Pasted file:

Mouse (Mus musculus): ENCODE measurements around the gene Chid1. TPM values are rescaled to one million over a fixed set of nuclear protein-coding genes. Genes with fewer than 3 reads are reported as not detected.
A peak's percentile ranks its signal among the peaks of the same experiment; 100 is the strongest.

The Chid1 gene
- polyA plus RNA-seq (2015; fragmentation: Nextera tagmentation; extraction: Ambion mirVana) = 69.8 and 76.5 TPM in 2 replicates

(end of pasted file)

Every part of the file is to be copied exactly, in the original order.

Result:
Mouse (Mus musculus): ENCODE measurements around the gene Chid1. TPM values are rescaled to one million over a fixed set of nuclear protein-coding genes. Genes with fewer than 3 reads are reported as not detected.
A peak's percentile ranks its signal among the peaks of the same experiment; 100 is the strongest.

The Chid1 gene
- polyA plus RNA-seq (2015; fragmentation: Nextera tagmentation; extraction: Ambion mirVana) = 69.8 and 76.5 TPM in 2 replicates